Saturday, 11 January 2014


Fantasy Bob has already spent too much of this yet young year in front of the TV set. Not doing anything useful like watching endless reruns of the Ashes debacle in an effort to pinpoint what went wrong so badly so often.

Instead he has been immersed in watching the boxed set of Breaking Bad which the ever reliable Santa Claus deposited in his stocking on Christmas morning.

Breaking Bad has been heralded as the greatest TV programme ever; in the whole history of the world; the universe; the galaxy; and everywhere else. FB is not sure about how that accolade was arrived at, for there is nothing about cricket in the show.  A shame, for the show is set in Albuquerque New Mexico, and presented an admirable opportunity to consider the fortunes of the cricket team based there, the UNM Lobos.    Instead the show follows the misadventures of a middle aged chemistry teacher, who, like FB, has a great future behind him.  Finding he has advanced lung cancer, he takes to a life of crime through the manufacture of crystal meth to finance his treatment and provide for his surviving family. 

There is therefore a startling ethical issue underlying the show - does this motivation justify the misery that the crystal meth will cause amongst thousands of addicts? This is a judgement as morally difficult as whether the bodyline tactic was justifiable or whether Stuart Broad had any valid reason for not walking last summer. Or maybe it is to be read as an indictment of aspects of the economic system - that such behaviour is necessary to have access to appropriate health care, or more widely that economic activity in the US itself has at its heart exploitation and dubious moral propositions.  Like the IPL.

Anyway, much as he finds the show enjoyable, FB is sceptical of its claims to be the best TV show ever. For him that status belongs to a classic of British TV - Dennis Potter's Pennies from Heaven, made for the BBC in 1978.  This was a powerfully and startlingly original drama in which the action and motivations of the characters are underpinned through the innovative device of them breaking into routines lip-synching 1930s popular songs.  That the lead character - played memorably by Bob Hoskins - was a salesman of sheet music for such songs and believed in the highly optimistic and romantic world reflected in the lyrics was its own point.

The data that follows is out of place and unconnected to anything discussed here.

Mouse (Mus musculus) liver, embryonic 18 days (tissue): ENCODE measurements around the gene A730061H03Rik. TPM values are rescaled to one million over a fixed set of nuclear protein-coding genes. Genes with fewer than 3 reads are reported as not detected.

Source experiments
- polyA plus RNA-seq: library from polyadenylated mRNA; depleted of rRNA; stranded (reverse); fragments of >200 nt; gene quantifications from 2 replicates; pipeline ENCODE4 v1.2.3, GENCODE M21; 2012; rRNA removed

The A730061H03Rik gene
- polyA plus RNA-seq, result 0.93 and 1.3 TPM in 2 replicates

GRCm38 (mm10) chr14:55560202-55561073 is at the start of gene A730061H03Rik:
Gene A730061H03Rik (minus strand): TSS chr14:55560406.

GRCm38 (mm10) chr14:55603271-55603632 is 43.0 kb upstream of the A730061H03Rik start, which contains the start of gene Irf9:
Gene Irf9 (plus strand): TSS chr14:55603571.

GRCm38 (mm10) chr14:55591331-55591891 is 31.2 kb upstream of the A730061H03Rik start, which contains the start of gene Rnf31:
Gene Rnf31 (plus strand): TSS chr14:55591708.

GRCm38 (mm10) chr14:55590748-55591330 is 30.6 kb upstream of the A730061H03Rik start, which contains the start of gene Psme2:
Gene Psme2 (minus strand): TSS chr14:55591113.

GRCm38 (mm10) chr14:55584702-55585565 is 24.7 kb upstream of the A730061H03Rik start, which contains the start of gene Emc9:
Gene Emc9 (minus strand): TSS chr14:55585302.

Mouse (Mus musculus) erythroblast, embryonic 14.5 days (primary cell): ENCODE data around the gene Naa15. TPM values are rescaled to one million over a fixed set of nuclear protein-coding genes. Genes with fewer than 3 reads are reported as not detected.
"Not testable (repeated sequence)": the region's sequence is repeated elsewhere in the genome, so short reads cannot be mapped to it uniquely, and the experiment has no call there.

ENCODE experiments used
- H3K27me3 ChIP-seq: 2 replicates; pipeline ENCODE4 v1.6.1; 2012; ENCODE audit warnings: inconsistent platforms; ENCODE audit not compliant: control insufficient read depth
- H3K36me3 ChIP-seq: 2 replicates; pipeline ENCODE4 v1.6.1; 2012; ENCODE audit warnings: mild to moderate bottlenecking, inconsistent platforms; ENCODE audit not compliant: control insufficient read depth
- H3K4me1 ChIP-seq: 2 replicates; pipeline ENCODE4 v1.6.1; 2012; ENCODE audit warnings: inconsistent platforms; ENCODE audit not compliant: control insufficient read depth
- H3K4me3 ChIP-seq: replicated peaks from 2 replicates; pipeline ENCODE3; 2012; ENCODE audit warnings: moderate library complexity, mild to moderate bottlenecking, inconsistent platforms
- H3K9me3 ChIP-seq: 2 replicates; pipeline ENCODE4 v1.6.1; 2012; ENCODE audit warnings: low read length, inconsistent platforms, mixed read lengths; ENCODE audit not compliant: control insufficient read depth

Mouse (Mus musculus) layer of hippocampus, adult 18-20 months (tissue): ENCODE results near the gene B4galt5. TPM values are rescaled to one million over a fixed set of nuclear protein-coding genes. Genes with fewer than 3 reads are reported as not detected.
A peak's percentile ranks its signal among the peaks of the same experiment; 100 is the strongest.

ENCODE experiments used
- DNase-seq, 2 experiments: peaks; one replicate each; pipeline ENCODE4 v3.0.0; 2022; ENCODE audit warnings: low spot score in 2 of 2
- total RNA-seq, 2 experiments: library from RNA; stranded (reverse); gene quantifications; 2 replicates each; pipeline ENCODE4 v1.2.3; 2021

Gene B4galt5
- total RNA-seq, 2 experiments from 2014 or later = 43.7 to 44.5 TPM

Here is a sequence which demonstrates the power of this technique - shortly after beginning her doomed affair with the Hoskin's character demure school teacher Eileen, played by Cheryl Campbell, engages her class after an illicit night of passion.  Brilliant (and it was shot in the classroom in the forest of Dean where Potter himself was a pupil).

Pennies from Heaven was a tour-de-force which sadly seems well beyond the capacity of British TV to get anywhere near these days.  Although Potter's subsequent drama The Singing Detective is considered by some critics to be superior, FB remains loyal to Pennies from Heaven.  It is the best.  Test Match Quality.

Sadly there is no cricketing interest in it either show.  However Dennis Potter was father to Sarah Potter who gained some celebrity as a member of England's womens cricket team.  Sheo played 7 Tests in the late 1980s and subsequently wrote for The Times.  So he made up for this oversight in other ways.

Dennis Potter 1935-94


  1. Unlike FB, I was never a fan of Potter's plays, finding them clever but self-indulgent, but would agree that Pennies From Heaven is probably the most memorable. Some of his television and big screen adaptations also stand up well to scrutiny. However, for originality and sheer inventiveness in the television series genre, Andrew Davies' A very Peculiar Practice and Michael Dobbs' House of Cards trilogy would be near the top of my favoured list.